LOGAN — As Utah State University students gear up for the start of the fall semester next week, students can have more peace of mind with the help of an app.
This week, USU launched Utah State Safe, a free safety app that will send users campus alerts through push notifications, allow quick access to call 911, and provide information on campus resources.
“It puts the students, faculty and staff in direct contact with the (USU) Department of Public Safety,” said Earl Morris, executive director of the department.
Morris said the app is offered to “anyone who has a smartphone,” and will be particularly helpful in situations when someone might not be able to pick up the phone and call the police.
“Pull up the app, push a button and immediately it dials straight in to 911,” he said, adding the app has GPS built in.
Additionally, the app includes a feature that allows a friend to track your destination home.
“If you’re afraid to go home at night, you can actually call a friend and ask them to activate their ‘walk with friends’ feature,” he said. “If a friend notices an interruption from travel, from point A to point B, the friend could alert the police,” he said.
He said the app is tied in to the school’s Code Blue Alert System, which issues campus alerts and updates when there is a significant emergency, ongoing threats or safety concerns.
The app also has a feature to report tips of suspicious behavior through USU’s online crime form, and provides advice on how to assist a student in distress.
“It’s the first time we’ve had anything like this,” he said.
The app will notify students of emergency events ranging from school closures to severe weather and natural disasters.
In situations where someone needs to barricade themselves, users could communicate with first responders to track down their location.
According to a news release about the new app, USU has been working on the app and alert system ”due to limitations in its prior system.”
In February, the school released a statement apologizing for sending an emergency notification about an “armed aggressor” on campus after technicians had “inadvertently triggered” the alert, which caused panic in the campus community.
Because school hasn’t commenced, Morris said the app has been popular so far among faculty and public safety personnel. He hopes “at a minimum” that every single student, faculty and staff member downloads the app.
He said there are future plans to introduce the app to the university’s satellite campuses in Price and Blanding.
“It’s exciting. It’s something that we can build upon,” he said.
In Salt Lake City, the University of Utah’s Department of Public Safety has its own safety app called U Heads Up!
Stuart Moffatt, associate director of emergency management at the U. Department of Public Safety, said their app stemmed from the need to inform local residents and businesses of campus alerts, because currently, only students, staff and faculty are able to sign up for the university’s campus text alert system.
“We’re co-located in a fairly dense neighborhood with a with a lot of neighbors and partners,” he said. “And they cannot sign up for the campus (text) alerts because they’re not affiliated with the university.”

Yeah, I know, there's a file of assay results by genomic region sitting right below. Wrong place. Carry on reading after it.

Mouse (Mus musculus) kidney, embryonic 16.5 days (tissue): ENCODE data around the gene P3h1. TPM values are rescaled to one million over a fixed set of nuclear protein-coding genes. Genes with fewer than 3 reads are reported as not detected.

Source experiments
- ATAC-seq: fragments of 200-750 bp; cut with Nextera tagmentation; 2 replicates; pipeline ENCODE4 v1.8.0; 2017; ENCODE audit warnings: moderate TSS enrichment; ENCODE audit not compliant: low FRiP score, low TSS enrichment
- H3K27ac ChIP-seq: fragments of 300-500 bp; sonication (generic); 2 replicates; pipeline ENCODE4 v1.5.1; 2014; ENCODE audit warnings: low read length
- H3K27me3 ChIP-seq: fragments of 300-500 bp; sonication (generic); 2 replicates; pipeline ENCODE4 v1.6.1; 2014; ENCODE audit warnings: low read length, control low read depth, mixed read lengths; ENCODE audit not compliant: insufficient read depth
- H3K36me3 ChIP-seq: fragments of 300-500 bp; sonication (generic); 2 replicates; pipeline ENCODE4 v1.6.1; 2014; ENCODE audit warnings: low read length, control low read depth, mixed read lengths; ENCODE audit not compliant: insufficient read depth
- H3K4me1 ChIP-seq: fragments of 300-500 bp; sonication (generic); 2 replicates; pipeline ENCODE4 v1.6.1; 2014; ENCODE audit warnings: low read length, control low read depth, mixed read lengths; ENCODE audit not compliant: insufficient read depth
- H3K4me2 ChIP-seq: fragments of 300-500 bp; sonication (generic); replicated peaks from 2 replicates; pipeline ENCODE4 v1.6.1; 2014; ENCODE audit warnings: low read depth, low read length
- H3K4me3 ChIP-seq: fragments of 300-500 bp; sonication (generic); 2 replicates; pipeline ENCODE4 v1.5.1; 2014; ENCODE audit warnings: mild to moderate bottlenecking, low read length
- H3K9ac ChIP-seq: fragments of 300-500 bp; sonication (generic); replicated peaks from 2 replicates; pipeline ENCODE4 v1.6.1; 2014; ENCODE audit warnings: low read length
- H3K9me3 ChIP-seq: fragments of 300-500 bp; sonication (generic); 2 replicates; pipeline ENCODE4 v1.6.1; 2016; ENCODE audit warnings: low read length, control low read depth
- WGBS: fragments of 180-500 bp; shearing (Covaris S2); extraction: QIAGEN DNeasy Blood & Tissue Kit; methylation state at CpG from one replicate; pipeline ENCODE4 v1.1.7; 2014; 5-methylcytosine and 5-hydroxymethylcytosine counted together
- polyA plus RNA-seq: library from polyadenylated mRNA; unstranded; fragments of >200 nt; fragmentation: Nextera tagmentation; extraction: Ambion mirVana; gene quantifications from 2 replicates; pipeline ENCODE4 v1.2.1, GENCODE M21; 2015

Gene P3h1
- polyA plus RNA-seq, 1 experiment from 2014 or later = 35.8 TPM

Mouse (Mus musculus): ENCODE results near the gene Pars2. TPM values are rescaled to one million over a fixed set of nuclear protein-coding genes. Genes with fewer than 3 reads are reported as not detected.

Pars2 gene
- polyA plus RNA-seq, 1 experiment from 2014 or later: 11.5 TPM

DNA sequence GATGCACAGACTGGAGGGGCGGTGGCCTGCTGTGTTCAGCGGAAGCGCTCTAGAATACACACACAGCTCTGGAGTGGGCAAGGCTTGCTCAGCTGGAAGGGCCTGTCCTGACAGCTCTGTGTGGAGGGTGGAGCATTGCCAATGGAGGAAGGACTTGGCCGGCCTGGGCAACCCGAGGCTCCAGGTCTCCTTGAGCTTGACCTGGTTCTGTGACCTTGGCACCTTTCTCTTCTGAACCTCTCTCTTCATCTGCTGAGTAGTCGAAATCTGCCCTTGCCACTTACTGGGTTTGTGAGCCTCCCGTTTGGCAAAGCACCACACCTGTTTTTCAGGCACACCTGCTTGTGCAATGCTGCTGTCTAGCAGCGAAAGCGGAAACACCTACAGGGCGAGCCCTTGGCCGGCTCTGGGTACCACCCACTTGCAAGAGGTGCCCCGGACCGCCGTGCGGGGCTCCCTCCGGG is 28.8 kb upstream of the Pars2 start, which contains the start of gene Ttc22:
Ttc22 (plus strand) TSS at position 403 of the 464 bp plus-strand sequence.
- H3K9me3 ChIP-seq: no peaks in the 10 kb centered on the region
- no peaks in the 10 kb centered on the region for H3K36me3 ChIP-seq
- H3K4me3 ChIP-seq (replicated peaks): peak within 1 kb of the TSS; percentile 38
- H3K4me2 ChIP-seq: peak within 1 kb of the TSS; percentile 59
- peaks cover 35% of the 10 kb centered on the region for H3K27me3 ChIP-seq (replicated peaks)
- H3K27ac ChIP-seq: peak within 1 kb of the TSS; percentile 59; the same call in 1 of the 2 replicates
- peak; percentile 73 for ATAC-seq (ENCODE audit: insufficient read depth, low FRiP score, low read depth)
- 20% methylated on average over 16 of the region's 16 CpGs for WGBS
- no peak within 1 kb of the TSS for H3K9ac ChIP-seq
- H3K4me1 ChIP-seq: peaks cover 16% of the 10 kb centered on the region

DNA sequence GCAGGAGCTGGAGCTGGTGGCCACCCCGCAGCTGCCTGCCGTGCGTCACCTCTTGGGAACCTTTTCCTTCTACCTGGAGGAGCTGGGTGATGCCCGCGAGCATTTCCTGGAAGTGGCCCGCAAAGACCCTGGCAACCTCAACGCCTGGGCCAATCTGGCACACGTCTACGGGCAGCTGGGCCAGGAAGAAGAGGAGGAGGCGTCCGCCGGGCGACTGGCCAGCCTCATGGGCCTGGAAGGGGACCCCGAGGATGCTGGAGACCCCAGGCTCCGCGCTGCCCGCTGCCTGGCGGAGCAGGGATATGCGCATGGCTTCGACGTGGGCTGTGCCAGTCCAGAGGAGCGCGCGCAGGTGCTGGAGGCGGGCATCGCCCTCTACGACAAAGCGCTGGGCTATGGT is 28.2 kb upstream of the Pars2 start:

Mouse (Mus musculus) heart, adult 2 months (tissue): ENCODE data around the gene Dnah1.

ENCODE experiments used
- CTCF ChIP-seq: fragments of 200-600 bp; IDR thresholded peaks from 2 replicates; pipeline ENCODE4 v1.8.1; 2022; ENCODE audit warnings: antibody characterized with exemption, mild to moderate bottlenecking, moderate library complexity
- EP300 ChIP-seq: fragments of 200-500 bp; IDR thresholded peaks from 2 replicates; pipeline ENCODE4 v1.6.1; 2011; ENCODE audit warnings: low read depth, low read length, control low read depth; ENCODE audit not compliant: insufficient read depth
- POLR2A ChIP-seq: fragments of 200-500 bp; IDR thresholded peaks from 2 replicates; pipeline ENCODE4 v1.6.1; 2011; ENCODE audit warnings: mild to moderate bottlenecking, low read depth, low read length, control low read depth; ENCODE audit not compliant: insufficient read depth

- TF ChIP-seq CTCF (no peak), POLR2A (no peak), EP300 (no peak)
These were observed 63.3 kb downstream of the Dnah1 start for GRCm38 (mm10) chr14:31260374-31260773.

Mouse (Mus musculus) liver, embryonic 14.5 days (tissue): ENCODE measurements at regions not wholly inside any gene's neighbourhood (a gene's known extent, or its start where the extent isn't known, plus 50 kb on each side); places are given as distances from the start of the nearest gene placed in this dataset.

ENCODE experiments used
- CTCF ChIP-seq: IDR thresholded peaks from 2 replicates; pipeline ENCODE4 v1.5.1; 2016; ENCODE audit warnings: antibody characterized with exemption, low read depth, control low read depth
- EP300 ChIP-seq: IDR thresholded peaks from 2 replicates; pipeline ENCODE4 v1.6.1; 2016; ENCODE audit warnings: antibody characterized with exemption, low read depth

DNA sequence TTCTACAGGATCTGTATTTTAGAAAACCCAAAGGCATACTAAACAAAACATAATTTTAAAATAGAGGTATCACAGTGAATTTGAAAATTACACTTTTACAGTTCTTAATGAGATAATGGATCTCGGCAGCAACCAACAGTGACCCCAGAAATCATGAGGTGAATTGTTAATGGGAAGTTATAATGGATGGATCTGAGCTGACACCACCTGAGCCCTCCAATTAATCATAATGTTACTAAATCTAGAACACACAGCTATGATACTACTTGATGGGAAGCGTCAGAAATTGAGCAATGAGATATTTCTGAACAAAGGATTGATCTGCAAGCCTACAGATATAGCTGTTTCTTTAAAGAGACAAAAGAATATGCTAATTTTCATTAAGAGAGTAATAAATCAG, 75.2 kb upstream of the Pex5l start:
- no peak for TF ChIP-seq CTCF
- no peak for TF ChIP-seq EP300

With a limited number of characters, he said text alerts will oftentimes direct people to a website for more information, whereas the safety app can provide more complete information during an emergency situation.
In addition to sending push notifications to the community, the app includes pre-planning and pre-incident information.
He said students can look up the app’s emergency response guide, which contains “a number of hazards or incidents that may happen on campus.” The guide also provides recommendations on how to react to certain situations, like how to respond to someone having a heart attack, how to put out a small fire, or events as minor as noticing a trip or fall hazard on school grounds.
He said the school relies on both the school’s text alert system and safety app.
“You can’t use just one tool … you have to have many tools,” he said. “While we recognize the app might not have a lot of downloads, or as much interest as the campus alerts, it serves a purpose.”
Through their student account, students can add up to three contacts to receive the school’s text alerts to a communication channel to be bridged in case of an extreme emergency.
While having the app on your phone is important, Moffatt advised that students should follow the “16 and 12 Rule,” which reminds students to always carry 16 ounces of water and 1,200 calories in snacks with them.
“If (students) have to evacuate, if they have to shelter in place ... they’ve got food and water so that they can take care of themselves,” he said.
Most schools require students to first enroll in their school’s alert system before they can receive notifications.
According to Dixie State University’s emergency-alert system website, emergency notifications are issued when there is a significant or dangerous situation occurring on campus. Weber State University’s Code Purple Emergency Notification System announces health and safety emergency information by text, voice and e-mail messages.
Utah Valley University, Snow College and Salt Lake Community College feature their own emergency text messaging alerts system for their campus communities to opt in and use.